SSD: So, you feel like you’re received differently by patients because you’re a Black Doctor?
Dr. A: Yes. I get more openness and immediate rapport from Black patients than some of my white counterparts do, and I’ve seen that explicitly. But I also have experienced racist comments, insensitive statements that stem from stereotypes, and also surprise or disbelief that I have a doctorate or am not a student.
The bad experiences actually pale in comparison to the positivity I’ve experienced – specifically working with clients that are Black, though. So, it is worth it!
SSD: That was real, and I thank you for the honesty there. Switching gears…
Can you tell us about a moment of working with a patient that brought you a lot of personal joy?
Dr. A: A recent story that happened just yesterday [involved] a wife whose husband had a significant stroke and is still in the hospital.
She wants to be able to care for him at home but right now he is not able to move himself, and he is twice her size. She needs to get the house ready to even have a chance for him to come home, but she also lives in a rural area where there are no providers to give her a look at the house and make clinical recommendations.
I was able to do a virtual home assessment with her on the same day, and collaborate directly with the contractor she had already chosen, and create a very doable plan for building a ramp and making some bathroom modifications that will allow her to bring him home in a few weeks!
The amount of relief on her face she showed by the end brought me so much joy because she was just so scared, she wasn’t going to be able to take care of him at home and we created a plan that she can easily follow through with. It gave her hope!
SSD: That’s powerful, and I can see why things like that keep you going.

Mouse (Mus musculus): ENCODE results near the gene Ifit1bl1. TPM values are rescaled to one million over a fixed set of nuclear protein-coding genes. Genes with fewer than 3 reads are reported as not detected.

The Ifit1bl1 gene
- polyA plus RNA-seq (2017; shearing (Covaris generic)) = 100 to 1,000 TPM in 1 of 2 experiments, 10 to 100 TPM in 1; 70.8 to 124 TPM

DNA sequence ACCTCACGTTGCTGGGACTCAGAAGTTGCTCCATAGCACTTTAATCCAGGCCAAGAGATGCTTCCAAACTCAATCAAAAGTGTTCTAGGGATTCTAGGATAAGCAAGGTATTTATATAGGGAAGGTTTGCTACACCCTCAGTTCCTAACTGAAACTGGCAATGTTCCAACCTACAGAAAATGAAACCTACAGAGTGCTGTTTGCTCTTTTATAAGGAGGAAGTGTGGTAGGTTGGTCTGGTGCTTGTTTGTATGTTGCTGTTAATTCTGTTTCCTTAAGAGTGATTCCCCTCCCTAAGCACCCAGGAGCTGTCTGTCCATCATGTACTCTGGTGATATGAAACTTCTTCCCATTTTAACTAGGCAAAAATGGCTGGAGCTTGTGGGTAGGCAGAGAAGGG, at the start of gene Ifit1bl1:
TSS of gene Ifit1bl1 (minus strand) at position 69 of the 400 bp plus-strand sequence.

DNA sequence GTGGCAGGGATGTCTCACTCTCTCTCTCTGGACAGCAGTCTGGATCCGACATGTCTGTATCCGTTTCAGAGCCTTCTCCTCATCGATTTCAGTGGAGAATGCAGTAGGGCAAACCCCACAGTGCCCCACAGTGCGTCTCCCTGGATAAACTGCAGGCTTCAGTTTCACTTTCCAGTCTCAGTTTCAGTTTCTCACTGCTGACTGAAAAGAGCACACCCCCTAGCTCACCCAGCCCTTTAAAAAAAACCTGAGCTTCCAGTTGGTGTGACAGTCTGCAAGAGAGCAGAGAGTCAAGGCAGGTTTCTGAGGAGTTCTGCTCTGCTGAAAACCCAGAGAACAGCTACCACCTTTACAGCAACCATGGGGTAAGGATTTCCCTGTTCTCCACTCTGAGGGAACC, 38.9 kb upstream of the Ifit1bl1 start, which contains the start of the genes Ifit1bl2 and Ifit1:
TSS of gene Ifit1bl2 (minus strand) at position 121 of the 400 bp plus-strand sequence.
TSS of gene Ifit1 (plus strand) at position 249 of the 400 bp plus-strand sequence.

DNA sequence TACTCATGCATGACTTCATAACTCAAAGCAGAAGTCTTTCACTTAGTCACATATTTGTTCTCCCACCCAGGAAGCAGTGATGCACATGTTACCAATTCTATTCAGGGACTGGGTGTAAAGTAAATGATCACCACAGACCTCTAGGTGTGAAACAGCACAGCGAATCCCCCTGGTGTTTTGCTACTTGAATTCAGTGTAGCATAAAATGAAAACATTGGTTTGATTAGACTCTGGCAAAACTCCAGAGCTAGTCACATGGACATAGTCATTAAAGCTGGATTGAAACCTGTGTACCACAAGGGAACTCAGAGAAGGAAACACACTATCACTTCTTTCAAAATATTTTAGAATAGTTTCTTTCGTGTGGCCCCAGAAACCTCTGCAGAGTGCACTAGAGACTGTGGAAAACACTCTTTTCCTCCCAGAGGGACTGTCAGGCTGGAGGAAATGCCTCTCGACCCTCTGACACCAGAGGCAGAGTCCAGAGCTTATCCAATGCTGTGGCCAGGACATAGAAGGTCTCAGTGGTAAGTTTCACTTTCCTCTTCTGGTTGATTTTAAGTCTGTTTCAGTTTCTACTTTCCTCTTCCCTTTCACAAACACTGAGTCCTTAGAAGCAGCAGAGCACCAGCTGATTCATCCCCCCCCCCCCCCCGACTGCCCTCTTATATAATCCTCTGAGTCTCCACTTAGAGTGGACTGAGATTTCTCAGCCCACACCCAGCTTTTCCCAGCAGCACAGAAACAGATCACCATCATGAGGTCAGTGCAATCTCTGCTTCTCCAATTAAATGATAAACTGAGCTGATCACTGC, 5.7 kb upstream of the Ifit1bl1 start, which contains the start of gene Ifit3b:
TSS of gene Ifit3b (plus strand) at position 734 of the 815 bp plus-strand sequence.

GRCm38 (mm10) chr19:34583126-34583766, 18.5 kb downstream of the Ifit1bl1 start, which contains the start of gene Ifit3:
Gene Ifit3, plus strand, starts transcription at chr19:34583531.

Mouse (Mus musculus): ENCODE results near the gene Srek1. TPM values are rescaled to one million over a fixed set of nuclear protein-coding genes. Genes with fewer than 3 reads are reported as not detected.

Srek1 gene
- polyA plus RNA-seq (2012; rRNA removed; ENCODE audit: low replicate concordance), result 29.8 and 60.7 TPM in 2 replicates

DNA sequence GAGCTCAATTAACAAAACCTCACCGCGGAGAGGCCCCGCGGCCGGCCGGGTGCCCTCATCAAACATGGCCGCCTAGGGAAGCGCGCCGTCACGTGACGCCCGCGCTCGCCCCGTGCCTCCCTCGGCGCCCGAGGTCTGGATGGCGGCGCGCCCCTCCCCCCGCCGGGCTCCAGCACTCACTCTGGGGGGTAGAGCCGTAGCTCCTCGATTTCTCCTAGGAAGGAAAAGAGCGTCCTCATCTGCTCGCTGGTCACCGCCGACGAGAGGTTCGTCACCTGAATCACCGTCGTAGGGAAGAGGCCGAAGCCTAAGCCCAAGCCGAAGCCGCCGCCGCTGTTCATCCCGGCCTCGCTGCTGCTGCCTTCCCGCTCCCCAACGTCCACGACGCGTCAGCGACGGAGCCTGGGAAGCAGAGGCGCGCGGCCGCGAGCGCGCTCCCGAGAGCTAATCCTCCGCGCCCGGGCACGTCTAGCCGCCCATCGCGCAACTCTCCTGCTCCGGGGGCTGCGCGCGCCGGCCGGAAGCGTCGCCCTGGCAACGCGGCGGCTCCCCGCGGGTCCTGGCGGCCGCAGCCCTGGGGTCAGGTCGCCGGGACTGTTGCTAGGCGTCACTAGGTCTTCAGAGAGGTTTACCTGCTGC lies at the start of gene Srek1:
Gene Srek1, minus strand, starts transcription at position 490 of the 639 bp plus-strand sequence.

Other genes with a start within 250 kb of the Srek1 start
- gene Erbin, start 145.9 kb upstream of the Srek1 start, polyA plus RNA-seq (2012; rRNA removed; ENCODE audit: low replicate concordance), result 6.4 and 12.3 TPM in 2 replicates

As you keep advancing, what do you hope to accomplish as you continue in occupational therapy?
Dr. A: I hope to be able to create accessibility everywhere. People don’t need to suffer in silence, nor be forced to limit their daily tasks just to “the basics” because of all the barriers in their living environment. Accessibility also doesn’t have to only be had by those with a lot of money.
Our approach to accessibility, focusing on adaptive equipment, makes our solutions accessible to both renters and homeowners and can be ordered in order of importance to keep the budget manageable if everything cannot be purchased at once.
The main vehicle for wealth creation in America, that is accessible to most, is homeownership – and our elders worked hard to attain that. They shouldn’t have to sell [their homes] and use all the proceeds to pay for care at an assisted living facility for $5000/month. Instead, we provide solutions that allow them to stay in their homes successfully.
And hopefully, at the end of their lives, that house creates a better financial situation for their family and that grows over time to help fill in the gap we have in generational wealth in our culture.
SSD: Well said. Please don’t charge me for this next one, but…